Houston Methodist. Leading Medicine

Hand FAQ

Question:

I've got a mild problem with a trigger finger. Do they make any kind of splint for this? I tried the little finger splints from the drug store. That didn't work at all.

Answer:

Splinting has been reported successful with mild cases of trigger finger. A custom-made splint is advised. It will hold the joint at the knuckle in a slight bent position. The rest of the finger is left free. Usually an occupational therapist can help you get the right splint.

You'll have to wear the splint 24/7 for at least six weeks. For mild cases involving only one finger, splinting is a good way to go. If that doesn't work you can always try a steroid injection or two. If all else fails, a simple surgery can be done to release the pulley mechanism of the tendon.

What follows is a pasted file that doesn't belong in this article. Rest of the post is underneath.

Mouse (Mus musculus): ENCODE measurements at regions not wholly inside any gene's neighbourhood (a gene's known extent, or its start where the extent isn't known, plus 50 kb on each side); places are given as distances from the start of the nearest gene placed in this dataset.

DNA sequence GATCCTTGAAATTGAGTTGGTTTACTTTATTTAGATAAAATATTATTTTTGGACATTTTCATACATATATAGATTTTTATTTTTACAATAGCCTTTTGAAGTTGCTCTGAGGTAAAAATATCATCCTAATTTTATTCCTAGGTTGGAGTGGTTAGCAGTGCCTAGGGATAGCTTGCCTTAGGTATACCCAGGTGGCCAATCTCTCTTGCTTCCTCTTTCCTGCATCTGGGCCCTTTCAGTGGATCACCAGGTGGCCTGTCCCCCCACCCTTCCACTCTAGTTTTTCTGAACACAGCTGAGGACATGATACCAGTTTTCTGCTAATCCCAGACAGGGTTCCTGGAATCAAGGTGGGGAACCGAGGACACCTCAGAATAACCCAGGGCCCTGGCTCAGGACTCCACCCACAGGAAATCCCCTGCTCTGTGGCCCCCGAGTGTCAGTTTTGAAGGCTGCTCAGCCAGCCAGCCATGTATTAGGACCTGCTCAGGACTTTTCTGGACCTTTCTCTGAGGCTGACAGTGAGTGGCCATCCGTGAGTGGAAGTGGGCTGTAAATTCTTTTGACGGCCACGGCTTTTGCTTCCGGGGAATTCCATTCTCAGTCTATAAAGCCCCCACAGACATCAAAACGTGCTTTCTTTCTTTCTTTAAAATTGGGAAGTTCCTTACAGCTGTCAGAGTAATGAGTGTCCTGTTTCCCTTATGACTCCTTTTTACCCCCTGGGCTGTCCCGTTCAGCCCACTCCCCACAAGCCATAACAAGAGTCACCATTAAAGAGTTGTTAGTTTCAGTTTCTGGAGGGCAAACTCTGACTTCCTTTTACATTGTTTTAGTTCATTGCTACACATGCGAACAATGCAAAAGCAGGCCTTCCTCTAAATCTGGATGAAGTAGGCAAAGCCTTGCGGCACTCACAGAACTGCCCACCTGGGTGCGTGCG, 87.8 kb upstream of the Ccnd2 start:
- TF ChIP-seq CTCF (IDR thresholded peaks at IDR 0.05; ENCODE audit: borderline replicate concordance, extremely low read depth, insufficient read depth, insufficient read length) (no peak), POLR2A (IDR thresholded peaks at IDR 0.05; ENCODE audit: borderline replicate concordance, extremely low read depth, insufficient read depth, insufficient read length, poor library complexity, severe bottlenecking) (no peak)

Mark Ryzewicz, MD, and Jennifer Moriatis Wolf, MD. Trigger Digits: Principles, Management, and Complications. In The Journal of Hand Surgery. January 2006. Vol. 31A. No. 1. Pp. 135-146.

*Disclaimer:* The information contained herein is compiled from a variety of sources. It may not be complete or timely. It does not cover all diseases, physical conditions, ailments or treatments. The information should NOT be used in place of visit with your healthcare provider, nor should you disregard the advice of your health care provider because of any information you read in this topic.
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